REPORT OF THE SIXTH MEETING OF THE EXPERT GROUP ON
INFORMAL SECTOR STATISTICS
The Sixth Meeting of the Expert Group on Informal Sector Statistics (Delhi Group) was hosted by the Brazilian Institute of Geography and Statistics (IBGE), Rio de Janeiro, Brazil during the period 16-18 September, 2002.
The meeting was attended by six countries, viz Argentina, Brazil, Cuba, Fiji, India and Venezuela, the International Labour Organisation (ILO) and Women in Informal Employment: Globalising and Organising (WIEGO). Though the countries of Peru and Zambia indicated their participation, they could not make it to the meeting. The list of participants is at Annex I.
The inaugural session of the meeting was chaired by Mr. K.K. Jaswal, Secretary, Ministry of Statistics & Programme Implementation as Chairman of the Delhi Group and was inaugurated by Mr. Sergio Besserman Vianna, President of the IBGE. In his opening remarks, the Chairman gave a brief account of the milestones covered so far by the Group and the challenges ahead. Mr. Sergio Besserman Vianna, in his inaugural address highlighted the importance of the informal sector in the Brazilian economy, the statistical challenges in its measurement and the need for building up time series data on informal sector. He also mentioned that City Groups have become important forums to put forward new ideas to improve statistical methods and in contributing to the development of international standards.
The agenda adopted for the meeting consisted of the following sessions:
The detailed agenda of the meeting is at Annex –II.
The first session of the meeting was devoted to presentation of case studies on the operationalisation of the concept of Informal Employment as distinct from Informal Sector Employment. The following papers were presented in the session:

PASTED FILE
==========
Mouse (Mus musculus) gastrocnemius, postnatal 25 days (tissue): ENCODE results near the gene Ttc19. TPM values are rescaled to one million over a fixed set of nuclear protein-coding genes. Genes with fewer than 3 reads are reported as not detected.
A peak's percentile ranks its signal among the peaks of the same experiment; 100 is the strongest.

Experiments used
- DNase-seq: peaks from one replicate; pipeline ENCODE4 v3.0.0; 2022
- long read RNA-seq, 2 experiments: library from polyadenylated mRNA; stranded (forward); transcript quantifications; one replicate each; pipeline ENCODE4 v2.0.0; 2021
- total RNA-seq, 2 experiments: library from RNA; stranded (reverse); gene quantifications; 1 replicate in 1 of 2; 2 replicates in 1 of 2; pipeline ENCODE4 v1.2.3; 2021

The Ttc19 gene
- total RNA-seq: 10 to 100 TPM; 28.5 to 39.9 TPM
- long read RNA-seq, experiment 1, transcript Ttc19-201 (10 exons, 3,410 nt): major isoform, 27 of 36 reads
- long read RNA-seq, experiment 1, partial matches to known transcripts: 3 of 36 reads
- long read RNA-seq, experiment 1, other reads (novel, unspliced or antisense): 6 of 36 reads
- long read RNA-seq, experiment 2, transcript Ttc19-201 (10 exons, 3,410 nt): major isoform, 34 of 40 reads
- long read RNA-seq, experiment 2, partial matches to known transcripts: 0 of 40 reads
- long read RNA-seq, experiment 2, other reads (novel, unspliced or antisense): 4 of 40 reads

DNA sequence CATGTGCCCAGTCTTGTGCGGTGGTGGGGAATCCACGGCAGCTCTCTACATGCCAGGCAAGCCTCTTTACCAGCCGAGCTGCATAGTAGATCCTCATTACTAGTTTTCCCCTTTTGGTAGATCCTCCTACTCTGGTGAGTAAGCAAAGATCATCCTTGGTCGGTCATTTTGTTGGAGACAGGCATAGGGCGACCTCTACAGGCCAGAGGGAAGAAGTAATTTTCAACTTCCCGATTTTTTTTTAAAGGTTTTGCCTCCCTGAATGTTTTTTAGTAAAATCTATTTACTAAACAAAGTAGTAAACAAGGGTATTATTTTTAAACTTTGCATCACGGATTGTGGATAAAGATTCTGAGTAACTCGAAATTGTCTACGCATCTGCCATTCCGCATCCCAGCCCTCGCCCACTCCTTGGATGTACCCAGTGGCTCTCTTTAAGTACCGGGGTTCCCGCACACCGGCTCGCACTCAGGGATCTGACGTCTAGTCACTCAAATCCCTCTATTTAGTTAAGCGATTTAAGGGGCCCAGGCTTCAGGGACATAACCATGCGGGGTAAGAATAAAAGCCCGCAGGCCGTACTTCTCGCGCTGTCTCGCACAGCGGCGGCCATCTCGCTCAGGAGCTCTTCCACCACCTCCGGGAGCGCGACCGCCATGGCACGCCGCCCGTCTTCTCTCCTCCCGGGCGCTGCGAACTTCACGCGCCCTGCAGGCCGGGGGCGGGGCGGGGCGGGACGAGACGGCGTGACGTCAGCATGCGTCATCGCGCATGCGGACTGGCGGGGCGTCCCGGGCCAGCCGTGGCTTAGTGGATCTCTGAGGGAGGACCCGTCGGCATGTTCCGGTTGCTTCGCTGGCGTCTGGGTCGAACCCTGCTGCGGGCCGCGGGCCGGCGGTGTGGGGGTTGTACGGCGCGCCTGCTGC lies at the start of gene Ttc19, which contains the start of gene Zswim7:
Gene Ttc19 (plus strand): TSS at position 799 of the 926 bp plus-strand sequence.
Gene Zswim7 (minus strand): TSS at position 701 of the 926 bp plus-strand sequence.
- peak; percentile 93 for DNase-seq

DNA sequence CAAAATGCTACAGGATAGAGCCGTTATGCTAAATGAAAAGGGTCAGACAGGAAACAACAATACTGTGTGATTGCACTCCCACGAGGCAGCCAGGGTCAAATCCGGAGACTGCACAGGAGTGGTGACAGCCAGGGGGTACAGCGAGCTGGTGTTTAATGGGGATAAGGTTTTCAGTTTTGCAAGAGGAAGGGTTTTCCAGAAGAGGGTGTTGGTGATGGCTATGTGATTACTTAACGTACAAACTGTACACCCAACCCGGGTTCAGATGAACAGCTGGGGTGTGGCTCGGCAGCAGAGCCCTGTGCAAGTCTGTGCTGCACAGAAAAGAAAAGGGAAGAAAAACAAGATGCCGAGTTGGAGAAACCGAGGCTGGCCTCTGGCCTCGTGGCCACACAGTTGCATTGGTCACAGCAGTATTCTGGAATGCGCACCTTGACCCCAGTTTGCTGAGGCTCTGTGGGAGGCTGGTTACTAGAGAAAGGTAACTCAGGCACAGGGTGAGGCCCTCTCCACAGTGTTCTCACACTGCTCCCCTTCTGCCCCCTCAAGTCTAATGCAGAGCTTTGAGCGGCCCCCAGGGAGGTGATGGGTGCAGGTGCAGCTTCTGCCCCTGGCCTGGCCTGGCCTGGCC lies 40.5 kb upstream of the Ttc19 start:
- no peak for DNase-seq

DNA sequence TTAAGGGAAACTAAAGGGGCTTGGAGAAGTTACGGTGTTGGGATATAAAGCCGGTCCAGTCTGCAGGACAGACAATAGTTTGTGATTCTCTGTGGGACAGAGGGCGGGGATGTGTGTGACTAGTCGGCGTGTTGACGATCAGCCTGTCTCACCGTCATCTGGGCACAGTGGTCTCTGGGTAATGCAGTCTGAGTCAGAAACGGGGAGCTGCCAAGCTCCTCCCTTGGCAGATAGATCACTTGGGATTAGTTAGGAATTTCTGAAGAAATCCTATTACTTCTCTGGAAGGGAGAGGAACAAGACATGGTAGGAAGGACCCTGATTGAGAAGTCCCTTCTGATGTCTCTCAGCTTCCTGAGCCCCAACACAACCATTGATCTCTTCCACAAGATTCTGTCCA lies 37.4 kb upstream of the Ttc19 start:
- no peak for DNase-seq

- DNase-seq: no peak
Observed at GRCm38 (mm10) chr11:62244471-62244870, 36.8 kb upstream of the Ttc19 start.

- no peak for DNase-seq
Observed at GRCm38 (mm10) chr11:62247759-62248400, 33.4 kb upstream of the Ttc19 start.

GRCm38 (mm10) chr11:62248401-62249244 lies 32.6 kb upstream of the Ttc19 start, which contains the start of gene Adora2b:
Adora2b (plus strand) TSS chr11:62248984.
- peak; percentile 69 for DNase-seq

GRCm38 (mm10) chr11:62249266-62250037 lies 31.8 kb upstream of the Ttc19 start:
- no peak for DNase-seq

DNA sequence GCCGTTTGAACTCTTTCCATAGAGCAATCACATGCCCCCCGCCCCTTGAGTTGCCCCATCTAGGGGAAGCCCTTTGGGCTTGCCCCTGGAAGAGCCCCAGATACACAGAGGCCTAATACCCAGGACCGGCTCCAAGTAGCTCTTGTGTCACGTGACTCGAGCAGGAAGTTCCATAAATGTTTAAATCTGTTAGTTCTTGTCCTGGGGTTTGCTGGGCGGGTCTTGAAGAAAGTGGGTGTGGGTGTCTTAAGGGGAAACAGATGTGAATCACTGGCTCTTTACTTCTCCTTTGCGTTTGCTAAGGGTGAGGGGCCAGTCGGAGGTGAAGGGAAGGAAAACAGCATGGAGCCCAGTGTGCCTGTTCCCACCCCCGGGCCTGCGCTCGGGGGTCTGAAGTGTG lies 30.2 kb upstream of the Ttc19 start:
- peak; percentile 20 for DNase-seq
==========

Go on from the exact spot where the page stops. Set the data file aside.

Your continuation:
The session started with a brief presentation of the conceptual framework of informal employment, which is a broader concept than employment in the informal sector, by Ralf Hussmanns, ILO. He mentioned that an international statistical definition of informal employment is yet not available though informal employment exists in different forms like unregulated employment, unprotected employment precarious employment, etc. In order to arrive at such a definition, the approach suggested by the ILO for defining informal employment needs to be tested and evolved on the basis of country experiences and methodological studies. He announced that the 17th International Conference of Labour Statisticians, to be held in Geneva in November/December 2003, would discuss the issue of measuring informal employment.
The paper by A. Filgueiras Jorge and Lucilia Valadao of Brazil presented experiences of Brazil in constructing the ILO conceptual framework of informal employment. It was concluded that it was possible to estimate the informal employment generated in the Brazilian economy through the exercise. The paper by Rodrigo Negrete, Mexico was presented by Ralf Hussmanns as Mr.Rodrigo could not attend the meeting. In his paper, Mr. Rodrigo has argued that in Mexico agriculture needs to be treated separately for the measurement of both employment in the informal sector and informal employment. He has also mentioned that specialized surveys would not be needed for the estimation of informal employment with some modifications in the labour force surveys questionnaires, it would be possible to construct the ILO framework of informal employment though quality issues need to be addressed. He has also suggested that use of the term informal employment in parallel with ‘informal sector employment’ is likely to create confusion and that therefore, it would be preferable to change ‘informal employment’ to non-protected employment.